“Togetherness” star Amanda Peet admits that she cares about her looks being an actress in Hollywood, but would never get botox because she’s “scared” of it.
“I’m afraid one visit to a cosmetic dermatologist would be my gateway drug,” she wrote in Lena Dunham‘s Lenny newsletter. “I’d go in for a tiny, circumscribed lift and come out looking like a blowfish. Or someone whose face is permanently pressed up against a glass window. Or like I’m standing in the jet stream of a 747. What’s the point of doing it if everyone can tell? I want the thing that makes me look younger, not the thing that makes me look like I did the thing.”
In the letter, she revealed that her daughters are quickly learning that Peet’s “employability is based on looks,” while her sister, who is a doctor, can embrace aging in her chosen field.
“I care about my looks,” wrote Peet. “How else can I explain my trainer, stylist and Barney’s card? I’ve bleached my teeth, dyed my hair, peeled and lasered my face, and tried a slew of age-defying creams. More than once, I’ve asked the director of photography on a show to soften my laugh lines. Nothing about this suggests I’m aging gracefully.”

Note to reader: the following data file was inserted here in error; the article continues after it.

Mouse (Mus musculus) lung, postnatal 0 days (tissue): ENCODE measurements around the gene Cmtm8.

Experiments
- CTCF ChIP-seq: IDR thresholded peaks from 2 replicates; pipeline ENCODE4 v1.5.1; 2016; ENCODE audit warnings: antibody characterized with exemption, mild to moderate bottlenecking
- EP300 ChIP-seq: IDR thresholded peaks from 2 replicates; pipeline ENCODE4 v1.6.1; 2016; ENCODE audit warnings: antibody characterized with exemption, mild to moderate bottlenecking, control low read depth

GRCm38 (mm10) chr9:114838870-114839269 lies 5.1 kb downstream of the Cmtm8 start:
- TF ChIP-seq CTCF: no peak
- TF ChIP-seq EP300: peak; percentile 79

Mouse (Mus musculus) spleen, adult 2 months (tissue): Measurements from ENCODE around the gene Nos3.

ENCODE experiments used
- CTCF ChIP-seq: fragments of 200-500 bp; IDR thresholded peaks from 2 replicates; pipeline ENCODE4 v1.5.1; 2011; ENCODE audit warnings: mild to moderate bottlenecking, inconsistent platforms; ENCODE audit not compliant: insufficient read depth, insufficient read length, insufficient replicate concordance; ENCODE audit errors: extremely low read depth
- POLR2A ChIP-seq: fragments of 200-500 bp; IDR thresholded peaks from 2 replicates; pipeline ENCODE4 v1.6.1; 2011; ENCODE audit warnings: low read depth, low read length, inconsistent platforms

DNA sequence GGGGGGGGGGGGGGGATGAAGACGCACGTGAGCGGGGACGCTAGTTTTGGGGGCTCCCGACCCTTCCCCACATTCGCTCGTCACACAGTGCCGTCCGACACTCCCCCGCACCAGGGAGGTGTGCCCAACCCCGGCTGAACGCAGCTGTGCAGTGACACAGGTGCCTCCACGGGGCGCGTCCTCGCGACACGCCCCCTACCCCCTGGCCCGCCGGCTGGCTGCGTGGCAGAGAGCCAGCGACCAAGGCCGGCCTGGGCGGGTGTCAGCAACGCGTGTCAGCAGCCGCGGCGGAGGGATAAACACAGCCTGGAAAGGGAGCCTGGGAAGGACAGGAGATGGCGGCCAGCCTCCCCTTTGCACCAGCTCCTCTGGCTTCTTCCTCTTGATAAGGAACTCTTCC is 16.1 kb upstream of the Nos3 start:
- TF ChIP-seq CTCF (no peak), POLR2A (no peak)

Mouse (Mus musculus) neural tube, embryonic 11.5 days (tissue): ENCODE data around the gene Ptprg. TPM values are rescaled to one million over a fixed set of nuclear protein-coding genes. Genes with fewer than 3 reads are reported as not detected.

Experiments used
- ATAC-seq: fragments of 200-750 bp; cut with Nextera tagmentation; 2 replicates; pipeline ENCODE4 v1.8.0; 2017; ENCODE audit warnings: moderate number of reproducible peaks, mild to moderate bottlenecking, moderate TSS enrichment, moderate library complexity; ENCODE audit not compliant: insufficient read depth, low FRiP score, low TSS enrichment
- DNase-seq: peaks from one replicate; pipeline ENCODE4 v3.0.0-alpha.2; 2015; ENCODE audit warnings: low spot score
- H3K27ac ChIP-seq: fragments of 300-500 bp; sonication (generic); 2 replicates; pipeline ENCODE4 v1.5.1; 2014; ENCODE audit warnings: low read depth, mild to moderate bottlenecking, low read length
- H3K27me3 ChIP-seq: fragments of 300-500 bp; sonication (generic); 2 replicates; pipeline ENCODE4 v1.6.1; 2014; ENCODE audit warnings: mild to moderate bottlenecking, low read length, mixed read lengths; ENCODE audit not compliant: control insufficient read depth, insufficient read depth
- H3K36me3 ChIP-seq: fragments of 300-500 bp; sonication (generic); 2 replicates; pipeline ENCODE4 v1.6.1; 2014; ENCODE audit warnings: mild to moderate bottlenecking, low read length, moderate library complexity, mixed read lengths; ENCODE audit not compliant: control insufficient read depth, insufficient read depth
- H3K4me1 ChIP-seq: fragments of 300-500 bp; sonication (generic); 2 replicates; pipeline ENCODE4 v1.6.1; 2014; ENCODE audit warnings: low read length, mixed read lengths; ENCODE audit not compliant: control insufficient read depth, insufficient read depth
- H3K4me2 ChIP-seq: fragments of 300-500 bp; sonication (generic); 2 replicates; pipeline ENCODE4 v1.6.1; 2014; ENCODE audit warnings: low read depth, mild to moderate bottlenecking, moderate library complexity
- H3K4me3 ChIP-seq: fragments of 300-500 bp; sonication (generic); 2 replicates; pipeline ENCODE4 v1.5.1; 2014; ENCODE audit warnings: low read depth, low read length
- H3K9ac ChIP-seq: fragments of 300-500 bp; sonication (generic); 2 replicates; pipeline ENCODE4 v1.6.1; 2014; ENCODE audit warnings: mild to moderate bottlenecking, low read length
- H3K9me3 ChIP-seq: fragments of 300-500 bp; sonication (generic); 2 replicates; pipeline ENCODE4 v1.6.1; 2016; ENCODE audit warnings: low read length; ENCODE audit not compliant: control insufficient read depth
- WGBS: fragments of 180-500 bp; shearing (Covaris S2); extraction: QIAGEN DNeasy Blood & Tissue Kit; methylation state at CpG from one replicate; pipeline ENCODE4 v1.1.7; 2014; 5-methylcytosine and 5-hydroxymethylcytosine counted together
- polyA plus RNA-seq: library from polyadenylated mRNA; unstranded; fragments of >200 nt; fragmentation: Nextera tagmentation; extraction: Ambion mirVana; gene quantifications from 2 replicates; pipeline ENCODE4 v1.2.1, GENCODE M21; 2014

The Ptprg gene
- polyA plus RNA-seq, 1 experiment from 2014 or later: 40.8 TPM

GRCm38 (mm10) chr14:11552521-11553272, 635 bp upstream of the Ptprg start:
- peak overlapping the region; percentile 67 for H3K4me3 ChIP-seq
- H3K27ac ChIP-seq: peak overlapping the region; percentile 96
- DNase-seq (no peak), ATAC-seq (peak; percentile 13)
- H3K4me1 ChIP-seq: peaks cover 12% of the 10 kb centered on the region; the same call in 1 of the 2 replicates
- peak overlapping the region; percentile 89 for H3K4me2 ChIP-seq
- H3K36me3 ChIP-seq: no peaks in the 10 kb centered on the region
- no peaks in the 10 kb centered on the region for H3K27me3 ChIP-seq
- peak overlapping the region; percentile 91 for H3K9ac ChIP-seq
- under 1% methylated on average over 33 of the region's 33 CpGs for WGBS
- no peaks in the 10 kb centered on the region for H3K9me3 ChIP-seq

And in the essay, Peet talked about aging in Hollywood, a topic that has been discussed by other actresses such as Meryl Streep, Sarah Silverman and Maggie Gyllenhaal, who told TheWrap last May that she was turned down for a role in a movie because she, at 37, was too old to play the love interest of a 55-year-old man.
“Since my show got canceled, I have plenty of time to talk about what it feels like to be bombarded with wrinkles and, at the exact same time, try to remain gainfully employed as an actress,” said Peet. “Or employed in any way, shape, or form as an actress.”
Like Gyllenhaal, Peet was turned down for a role because she wasn’t “current” enough.
“I’m constantly pushed out by younger talent, like Alicia Vikander,” she added. “You might think, ‘Wait, she’s 27 and a gorgeous movie star, and you’re 44 and a low-tier, TV-mom-type; you’re not in the same ballpark.’ But she is squeezing me out. She’s in the hot center and I’m on the remote perimeter. The train has left the station and I’m one of those moronic stragglers running alongside with her purse caught in the door. Everyone’s looking at me like, Let go, you bullheaded old hag! There’s no room for you.'”